interface eth1

This is a good thing if your ISP provides dynamically allocated IPv6 prefixes. A static prefix can be used.

Read that over before you save it. Its a really bad thing to send Router Advertisment messages to the entire internet, so its important that the interface statement is correct.

Save the changes, start radvd in the usual way and add it to the default runlevel.

Testing radvd has to be done on a host, downstream of the router.

Summary So Far

At this point, the router is configured for IPv6, it has global scope routes and addresses on all its interfaces and is configured to broadcast router advertisment messages at least every 5 minutes.

There has been no firewall set up and no host set up and testing


Host Configuration

Restart eth0 on the selected test host.

Check IP6 Address and Route

root #ip -6 addr show
1: lo: <LOOPBACK,UP,LOWER_UP> mtu 65536 
    inet6 ::1/128 scope host 
       valid_lft forever preferred_lft forever
2: eth0: <BROADCAST,MULTICAST,UP,LOWER_UP> mtu 1500 qlen 1000
    inet6 2001:db8:beef:3:2ce7:23e:e628:2578/64 scope global noprefixroute dynamic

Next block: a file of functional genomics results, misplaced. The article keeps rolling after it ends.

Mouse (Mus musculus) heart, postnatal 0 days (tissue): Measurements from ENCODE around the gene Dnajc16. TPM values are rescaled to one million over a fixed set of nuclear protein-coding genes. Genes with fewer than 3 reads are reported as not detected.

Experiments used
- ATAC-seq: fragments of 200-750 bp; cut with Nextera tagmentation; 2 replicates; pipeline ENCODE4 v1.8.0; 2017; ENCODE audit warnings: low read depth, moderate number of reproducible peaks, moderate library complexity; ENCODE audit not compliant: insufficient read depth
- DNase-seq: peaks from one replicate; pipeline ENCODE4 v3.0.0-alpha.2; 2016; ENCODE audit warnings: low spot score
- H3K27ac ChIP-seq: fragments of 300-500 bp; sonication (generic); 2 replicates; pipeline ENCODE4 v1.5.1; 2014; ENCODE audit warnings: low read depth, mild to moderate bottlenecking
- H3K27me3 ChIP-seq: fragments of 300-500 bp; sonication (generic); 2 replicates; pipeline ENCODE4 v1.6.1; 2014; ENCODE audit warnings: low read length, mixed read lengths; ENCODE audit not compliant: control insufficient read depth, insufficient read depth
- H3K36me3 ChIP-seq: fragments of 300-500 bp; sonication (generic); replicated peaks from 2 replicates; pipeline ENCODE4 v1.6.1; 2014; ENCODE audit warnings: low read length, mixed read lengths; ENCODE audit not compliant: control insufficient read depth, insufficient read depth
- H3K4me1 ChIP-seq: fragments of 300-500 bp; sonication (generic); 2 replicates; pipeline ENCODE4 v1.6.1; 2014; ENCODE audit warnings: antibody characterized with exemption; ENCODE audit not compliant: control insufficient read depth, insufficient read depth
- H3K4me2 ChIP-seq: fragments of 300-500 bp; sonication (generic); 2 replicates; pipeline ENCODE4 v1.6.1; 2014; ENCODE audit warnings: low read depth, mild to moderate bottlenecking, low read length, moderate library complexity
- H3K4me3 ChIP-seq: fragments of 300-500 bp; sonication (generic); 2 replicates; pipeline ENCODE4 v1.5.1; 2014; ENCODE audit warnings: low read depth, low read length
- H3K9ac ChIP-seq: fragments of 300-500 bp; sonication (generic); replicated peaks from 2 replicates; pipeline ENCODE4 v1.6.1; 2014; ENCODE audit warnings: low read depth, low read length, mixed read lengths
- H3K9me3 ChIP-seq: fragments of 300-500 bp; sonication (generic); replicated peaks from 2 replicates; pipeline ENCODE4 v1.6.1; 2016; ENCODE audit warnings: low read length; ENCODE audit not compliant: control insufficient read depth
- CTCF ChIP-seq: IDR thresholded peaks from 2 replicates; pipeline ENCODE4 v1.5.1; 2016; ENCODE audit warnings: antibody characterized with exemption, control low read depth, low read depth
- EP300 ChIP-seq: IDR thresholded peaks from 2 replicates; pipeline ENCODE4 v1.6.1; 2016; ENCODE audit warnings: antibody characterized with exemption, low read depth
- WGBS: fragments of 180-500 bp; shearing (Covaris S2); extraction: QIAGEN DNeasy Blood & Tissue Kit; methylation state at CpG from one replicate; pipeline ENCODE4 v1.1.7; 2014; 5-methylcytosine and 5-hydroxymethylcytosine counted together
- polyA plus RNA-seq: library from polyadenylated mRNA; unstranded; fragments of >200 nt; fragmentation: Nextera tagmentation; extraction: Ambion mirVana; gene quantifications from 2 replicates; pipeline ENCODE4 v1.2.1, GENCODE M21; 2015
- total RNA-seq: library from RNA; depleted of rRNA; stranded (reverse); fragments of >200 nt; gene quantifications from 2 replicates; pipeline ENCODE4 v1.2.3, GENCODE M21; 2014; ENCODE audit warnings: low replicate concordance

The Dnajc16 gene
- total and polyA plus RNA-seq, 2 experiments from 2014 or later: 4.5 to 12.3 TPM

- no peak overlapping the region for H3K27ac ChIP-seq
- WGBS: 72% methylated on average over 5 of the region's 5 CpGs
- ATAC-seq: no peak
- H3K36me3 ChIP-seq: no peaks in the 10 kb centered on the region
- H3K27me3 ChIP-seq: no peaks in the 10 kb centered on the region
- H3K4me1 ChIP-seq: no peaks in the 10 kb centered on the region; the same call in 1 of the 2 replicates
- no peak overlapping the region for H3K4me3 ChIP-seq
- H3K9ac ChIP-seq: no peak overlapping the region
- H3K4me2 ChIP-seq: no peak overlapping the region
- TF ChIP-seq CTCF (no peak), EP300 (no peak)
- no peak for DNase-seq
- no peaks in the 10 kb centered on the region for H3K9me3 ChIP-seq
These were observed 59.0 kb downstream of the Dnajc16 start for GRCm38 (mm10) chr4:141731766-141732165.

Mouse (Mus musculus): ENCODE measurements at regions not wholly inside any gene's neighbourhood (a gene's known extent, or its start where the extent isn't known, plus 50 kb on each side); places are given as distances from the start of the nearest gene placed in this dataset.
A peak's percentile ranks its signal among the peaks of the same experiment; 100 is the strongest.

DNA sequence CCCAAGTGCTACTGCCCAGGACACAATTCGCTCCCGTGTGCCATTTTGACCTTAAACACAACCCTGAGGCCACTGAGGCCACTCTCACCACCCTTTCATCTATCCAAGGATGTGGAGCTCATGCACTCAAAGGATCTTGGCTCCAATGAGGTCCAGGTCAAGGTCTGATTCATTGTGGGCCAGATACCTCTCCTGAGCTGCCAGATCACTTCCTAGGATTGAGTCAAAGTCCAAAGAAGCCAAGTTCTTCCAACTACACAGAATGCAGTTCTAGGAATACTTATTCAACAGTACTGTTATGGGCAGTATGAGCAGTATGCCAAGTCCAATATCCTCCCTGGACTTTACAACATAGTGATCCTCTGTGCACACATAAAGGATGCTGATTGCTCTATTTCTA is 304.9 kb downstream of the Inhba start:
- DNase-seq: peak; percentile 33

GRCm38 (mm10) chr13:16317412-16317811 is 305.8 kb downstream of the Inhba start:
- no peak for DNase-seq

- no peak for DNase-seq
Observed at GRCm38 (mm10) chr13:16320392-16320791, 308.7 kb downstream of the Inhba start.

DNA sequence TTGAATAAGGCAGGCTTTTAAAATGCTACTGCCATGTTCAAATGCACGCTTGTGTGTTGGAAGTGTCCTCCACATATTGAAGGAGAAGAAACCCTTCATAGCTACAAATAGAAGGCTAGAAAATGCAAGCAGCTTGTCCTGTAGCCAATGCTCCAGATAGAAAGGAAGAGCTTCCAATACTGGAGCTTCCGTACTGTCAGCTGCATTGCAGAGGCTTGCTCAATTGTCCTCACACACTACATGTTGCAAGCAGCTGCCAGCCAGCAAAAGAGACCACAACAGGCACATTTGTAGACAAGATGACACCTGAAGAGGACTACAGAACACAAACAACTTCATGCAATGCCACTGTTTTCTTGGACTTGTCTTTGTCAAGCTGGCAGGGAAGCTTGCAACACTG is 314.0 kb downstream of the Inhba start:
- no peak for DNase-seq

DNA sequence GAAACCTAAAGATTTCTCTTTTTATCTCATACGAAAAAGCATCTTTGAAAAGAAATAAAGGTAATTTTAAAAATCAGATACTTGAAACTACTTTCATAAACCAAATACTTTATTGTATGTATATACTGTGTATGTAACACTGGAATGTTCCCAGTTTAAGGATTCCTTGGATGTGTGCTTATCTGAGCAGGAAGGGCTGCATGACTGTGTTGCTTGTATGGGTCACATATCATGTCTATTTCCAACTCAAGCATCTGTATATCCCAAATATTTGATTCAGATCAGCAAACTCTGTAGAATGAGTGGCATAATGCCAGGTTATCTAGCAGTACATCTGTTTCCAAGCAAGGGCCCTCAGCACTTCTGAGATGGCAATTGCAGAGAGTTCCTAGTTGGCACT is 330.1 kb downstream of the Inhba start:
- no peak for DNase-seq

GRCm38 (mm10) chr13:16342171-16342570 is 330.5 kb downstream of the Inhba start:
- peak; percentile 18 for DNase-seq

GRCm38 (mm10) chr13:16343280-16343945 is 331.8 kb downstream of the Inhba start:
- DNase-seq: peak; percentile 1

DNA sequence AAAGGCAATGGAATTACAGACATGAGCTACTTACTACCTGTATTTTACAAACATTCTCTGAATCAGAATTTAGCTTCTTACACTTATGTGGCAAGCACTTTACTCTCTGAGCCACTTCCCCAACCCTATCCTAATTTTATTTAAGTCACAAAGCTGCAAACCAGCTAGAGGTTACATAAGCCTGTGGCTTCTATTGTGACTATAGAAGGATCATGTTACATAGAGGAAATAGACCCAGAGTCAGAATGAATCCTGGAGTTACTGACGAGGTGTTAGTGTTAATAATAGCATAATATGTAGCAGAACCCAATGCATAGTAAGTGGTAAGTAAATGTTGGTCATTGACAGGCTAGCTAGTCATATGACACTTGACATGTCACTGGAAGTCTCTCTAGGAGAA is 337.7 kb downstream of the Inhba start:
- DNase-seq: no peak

valid_lft 86234sec preferred_lft 14234sec
    inet6 fe80::2585:48ba:8c89:3ca5/64 scope link 
       valid_lft forever preferred_lft forever


root #ip -6 route show
2001:db8:beef:3::/64 dev eth0  proto kernel  metric 202  mtu 1280 pref medium
fe80::/64 dev eth0  proto kernel  metric 256  pref medium
ff00::/8 dev eth0  metric 256  pref medium
default via fe80::2b21:51fb:ebd1:f66f dev eth0  metric 202  mtu 1280 pref medium


Notice the route to 2001:db8:beef:3::/64 and the address 2001:db8:beef:3:2ce7:23e:e628:2578/64. This ties in nicely with the routers eth1.


The default route is the link local IPv6 of eth1 in the router too.


root #ping6 google.com

should work to demonstrate IPv6 from the test host, through the router to the rest of the IPv6 connected world and from the entire IPv6 connected world back to your host.

IPv6 Firewall

If you don't have an IPv4 firewall but you have NAT and are fully aware of the risks in the internet exposed services you run, that's OK. Its your IPv4 risk management.

IPv4 firewalls are based on iptables. The IPv6 equivelant is ip6tables. The two are completely complementary.